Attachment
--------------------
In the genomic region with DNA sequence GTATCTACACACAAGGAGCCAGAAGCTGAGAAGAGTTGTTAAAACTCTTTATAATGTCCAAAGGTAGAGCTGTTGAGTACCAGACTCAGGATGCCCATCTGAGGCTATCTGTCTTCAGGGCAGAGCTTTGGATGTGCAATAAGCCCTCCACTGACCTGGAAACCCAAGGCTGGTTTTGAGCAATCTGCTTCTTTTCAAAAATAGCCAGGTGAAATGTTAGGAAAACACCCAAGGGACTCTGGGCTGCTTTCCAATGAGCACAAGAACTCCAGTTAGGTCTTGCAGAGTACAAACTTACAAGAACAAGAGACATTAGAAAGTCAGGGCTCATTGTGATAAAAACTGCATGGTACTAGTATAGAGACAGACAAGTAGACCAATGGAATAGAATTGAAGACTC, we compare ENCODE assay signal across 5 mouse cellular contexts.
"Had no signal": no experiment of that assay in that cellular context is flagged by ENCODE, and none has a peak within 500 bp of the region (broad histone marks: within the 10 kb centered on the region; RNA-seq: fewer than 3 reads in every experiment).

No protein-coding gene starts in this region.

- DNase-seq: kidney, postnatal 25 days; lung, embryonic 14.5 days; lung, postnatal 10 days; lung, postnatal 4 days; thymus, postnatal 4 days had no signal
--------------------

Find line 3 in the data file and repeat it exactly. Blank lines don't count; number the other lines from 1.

No protein-coding gene starts in this region.